debt free fiat currency - a solution to deflation and inflation?

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scepticus's picture
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debt free fiat currency - a solution to deflation and inflation?

I posted this on mish's blog recently. I got a few thumbs up but no real discussion. I'll see if there is any more interest here.

The proposal outlined below is for the issuance of a debt-free fiat currency to run alongside existing debt-money, as a way of creating a partial reinflation of the economy without risking inflation, while at the same time starting to step in the right direction of debt-free money.

Here goes:

Treasury to issue a new currency,
called, say 'tarps'. Tarps and dollars are alike with the single
exception that tarps cannot be used as bank reserves, and hence cannot be loaned out by the practice of fractional reserve banking. That is, a tarp
is a 100% reserve, debt-free currency. The two are kept separate in
different accounts. Tarps can be used to buy goods and pay loan
interest. Loan principal issued in dollars via fractional reserve banking must always be repaid in
dollars.

Tarps are printed and spent into existance domestically by
the gov via welfare payments, instead of printing more dollars. Also
may be spent into existence as federal stimulus programs for things
like pot-hole filling.

Since tarps can be used for loan interest payments, tarps
will start piling up at banks, but banks are not allowed to lend them
out except at 100% reserve. Banks may however use their tarps for
salary, bonuses, or paying back the taxpayer for the original bailouts
(i.e. buy back their pref shares).
This means that tarps can never be 'inflated'.


International settlements would still need to be in
debt-dollars, or perhaps a floating international exchange rate could
establish exchange between debt-dollars and tarps.

Obviously there are now two currencies but heck, how
difficult can that be to administer? Would this result in reflation
without fear of runaway inflation? I'm sure there are lots of problems
with this but in principal, what is to stop a government printing
debt-free money that can't find its way into bank reserves instead of
printing more leveragable debt-currency? It would be very easy to top
up the money supply by printing tarps or to drain it by discarding
tarps received as payment in taxes or for bailout paybacks.

There are still the issues that production is misallocated,
but this provides a way to drain debt over time without creating future
inflation. The banks are the loosers here since loan interest being
repaid in tarps can't be lent out again, but hell, the sector needs to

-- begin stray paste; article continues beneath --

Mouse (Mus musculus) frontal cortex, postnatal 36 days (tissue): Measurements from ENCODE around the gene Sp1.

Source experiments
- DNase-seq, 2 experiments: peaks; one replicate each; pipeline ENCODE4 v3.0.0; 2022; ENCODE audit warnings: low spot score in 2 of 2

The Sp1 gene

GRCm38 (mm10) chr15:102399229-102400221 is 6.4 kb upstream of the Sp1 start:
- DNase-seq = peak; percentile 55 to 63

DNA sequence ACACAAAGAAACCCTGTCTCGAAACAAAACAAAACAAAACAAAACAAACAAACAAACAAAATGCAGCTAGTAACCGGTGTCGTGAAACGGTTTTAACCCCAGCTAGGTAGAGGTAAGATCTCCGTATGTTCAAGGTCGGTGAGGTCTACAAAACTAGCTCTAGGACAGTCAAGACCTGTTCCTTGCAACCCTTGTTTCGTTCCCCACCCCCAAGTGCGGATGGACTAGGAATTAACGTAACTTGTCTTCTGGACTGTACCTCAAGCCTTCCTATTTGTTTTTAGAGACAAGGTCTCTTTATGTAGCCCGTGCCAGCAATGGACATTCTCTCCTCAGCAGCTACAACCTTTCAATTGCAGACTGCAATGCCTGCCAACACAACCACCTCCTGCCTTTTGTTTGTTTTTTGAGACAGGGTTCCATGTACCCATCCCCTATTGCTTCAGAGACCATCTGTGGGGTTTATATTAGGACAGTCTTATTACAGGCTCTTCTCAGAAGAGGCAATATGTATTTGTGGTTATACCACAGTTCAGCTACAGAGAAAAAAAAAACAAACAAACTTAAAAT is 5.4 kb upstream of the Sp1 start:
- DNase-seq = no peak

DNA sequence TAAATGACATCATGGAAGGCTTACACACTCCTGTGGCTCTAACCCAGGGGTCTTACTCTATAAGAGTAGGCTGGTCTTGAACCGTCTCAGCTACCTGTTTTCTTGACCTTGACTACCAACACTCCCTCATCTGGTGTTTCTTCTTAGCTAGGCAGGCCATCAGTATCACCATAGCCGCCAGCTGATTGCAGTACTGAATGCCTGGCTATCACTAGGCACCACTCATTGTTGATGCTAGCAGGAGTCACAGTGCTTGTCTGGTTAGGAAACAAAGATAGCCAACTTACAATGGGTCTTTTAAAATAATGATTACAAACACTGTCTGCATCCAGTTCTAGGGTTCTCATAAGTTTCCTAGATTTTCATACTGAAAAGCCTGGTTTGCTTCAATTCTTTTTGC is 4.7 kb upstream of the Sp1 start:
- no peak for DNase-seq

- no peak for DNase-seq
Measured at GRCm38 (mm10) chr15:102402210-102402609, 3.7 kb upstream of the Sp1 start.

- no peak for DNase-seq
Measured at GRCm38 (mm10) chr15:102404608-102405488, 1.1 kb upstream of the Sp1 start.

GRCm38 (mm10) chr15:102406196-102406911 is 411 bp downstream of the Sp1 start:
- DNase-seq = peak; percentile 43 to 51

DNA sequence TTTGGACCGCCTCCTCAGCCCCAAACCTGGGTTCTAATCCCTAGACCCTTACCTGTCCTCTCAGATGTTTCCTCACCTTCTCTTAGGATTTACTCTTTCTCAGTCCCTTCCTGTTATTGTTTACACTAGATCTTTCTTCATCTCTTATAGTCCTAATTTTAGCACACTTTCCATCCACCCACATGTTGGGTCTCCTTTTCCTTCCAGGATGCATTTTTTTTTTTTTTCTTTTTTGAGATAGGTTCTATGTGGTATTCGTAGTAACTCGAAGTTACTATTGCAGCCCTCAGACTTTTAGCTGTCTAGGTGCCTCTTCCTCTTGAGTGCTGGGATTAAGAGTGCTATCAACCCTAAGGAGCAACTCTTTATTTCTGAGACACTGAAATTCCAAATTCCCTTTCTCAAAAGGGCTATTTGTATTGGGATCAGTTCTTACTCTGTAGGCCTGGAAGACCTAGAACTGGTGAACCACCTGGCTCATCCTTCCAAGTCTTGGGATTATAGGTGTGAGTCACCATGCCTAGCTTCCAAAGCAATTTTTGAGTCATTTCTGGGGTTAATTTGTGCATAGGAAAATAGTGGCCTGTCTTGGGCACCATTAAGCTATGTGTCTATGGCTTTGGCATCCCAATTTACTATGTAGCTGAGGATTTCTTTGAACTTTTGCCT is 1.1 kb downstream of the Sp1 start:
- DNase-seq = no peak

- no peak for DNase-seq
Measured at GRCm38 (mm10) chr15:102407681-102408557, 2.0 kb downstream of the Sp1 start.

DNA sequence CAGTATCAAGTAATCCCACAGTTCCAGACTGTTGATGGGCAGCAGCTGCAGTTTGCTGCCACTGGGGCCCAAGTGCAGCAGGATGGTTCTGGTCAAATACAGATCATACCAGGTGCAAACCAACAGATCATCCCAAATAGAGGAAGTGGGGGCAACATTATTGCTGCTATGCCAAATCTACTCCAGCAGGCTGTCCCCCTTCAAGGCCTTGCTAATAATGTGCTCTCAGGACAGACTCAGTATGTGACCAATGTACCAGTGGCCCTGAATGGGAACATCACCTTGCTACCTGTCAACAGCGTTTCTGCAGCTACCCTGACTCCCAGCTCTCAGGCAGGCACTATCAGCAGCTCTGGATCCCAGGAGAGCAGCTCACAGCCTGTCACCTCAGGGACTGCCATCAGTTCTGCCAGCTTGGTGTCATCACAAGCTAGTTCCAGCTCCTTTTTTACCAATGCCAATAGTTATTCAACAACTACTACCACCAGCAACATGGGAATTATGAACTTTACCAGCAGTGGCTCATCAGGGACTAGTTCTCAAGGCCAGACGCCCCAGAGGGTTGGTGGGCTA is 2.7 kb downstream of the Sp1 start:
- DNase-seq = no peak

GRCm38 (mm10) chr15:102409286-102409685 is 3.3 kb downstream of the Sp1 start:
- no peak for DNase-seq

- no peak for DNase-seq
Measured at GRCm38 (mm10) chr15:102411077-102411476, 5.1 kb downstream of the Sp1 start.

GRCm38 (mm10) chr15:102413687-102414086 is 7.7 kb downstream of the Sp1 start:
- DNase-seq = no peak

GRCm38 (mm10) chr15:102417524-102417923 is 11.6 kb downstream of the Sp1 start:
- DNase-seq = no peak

shrink. Could a system like this ever work?

Longer term, once the money supply contains enough tarps to cover all outstanding debt-money interest payments, then the need for perpetual expansion of the money supply is removed, and static or shrinking economies can be safely accomodated even while some of the beneficial aspects of the fractional reserve banking system are retained.

Note that gold is a non issue here. A debt-free currency can be backed or fiat. If the debt-money currency were gold backed then probably the debt-free currency should be backed in gold. However if the debt-money is fiat like we have now, then the debt-free version should also be fiat.

Thoughts??

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Re: debt free fiat currency - a solution to deflation and ...

I like your idea, i guess your "Tarps" are much the same as a voucher, we have Capitol Bonds vouchers in the UK that can be redeamed for good's and so on but cannot be traded in any other way. i would be happy to be paid in them as long as they can be used as freely as other paper currencies.

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Re: debt free fiat currency - a solution to deflation and ...

The compounding, unpayable debt resulting from all of our money being created as loans finally caught up with us. Banks create all of our money as loans, but only the principal. When the principal is repaid it is uncreated. There is no way to create the money to pay the interest on the loans. As the unpayable debt continues to grow, the private banking industry finds it increasingly difficult to find borrowers that can cash flow more debt.

 

With fewer and fewer borrowers, the banks make fewer and fewer loans; create less and less money and starting calling loans. Simultaneously, as borrowers make their bank payments the banks extinguish money. This caused and continues to cause the growing shortages of money and liquidity now referred to as a ‘recession’ and soon to become the most destructive, painful and unnecessary depression our America and the world has ever seen! When new money is not created and, at the same time, old money is destroyed when repaid we feel the pains of a diminishing money supply.

 

The solution is in understanding the problem. The problem is a money shortage, nothing else. We have no cash flow. We can have money without banks but not banks without money. The proof is in the fact that people created, traded and possessed mediums-of-exchange long before there were depositories or banks.

 

Americans and most of the world’s people are convinced that all money must come from banks.  To the contrary, we do not need the banks to dictate our lives and destiny through the creation or non-creation of money. Now is the time to realize that our Treasury can create book entry money but not as loans we pay back to ourselves with interest but rather as debt-free money created in amounts equal to the value of new goods produced and spent into circulation to pay for the new goods. The money supply increases with productivity gains, no inflation can result.